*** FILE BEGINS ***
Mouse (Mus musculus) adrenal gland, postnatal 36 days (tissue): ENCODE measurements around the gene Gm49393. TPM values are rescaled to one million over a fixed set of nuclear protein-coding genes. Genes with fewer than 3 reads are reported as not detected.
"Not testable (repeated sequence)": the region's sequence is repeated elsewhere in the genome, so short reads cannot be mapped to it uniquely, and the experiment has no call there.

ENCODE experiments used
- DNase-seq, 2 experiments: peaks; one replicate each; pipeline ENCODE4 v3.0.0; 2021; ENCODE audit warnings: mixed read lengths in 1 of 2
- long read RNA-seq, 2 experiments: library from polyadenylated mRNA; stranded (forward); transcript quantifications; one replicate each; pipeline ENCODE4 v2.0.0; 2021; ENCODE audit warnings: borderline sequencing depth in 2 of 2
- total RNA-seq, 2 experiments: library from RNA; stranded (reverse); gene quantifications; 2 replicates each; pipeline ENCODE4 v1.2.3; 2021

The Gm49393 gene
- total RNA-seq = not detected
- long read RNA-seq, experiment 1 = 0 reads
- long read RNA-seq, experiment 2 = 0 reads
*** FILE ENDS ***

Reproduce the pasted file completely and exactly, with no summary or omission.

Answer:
Mouse (Mus musculus) adrenal gland, postnatal 36 days (tissue): ENCODE measurements around the gene Gm49393. TPM values are rescaled to one million over a fixed set of nuclear protein-coding genes. Genes with fewer than 3 reads are reported as not detected.
"Not testable (repeated sequence)": the region's sequence is repeated elsewhere in the genome, so short reads cannot be mapped to it uniquely, and the experiment has no call there.

ENCODE experiments used
- DNase-seq, 2 experiments: peaks; one replicate each; pipeline ENCODE4 v3.0.0; 2021; ENCODE audit warnings: mixed read lengths in 1 of 2
- long read RNA-seq, 2 experiments: library from polyadenylated mRNA; stranded (forward); transcript quantifications; one replicate each; pipeline ENCODE4 v2.0.0; 2021; ENCODE audit warnings: borderline sequencing depth in 2 of 2
- total RNA-seq, 2 experiments: library from RNA; stranded (reverse); gene quantifications; 2 replicates each; pipeline ENCODE4 v1.2.3; 2021

The Gm49393 gene
- total RNA-seq = not detected
- long read RNA-seq, experiment 1 = 0 reads
- long read RNA-seq, experiment 2 = 0 reads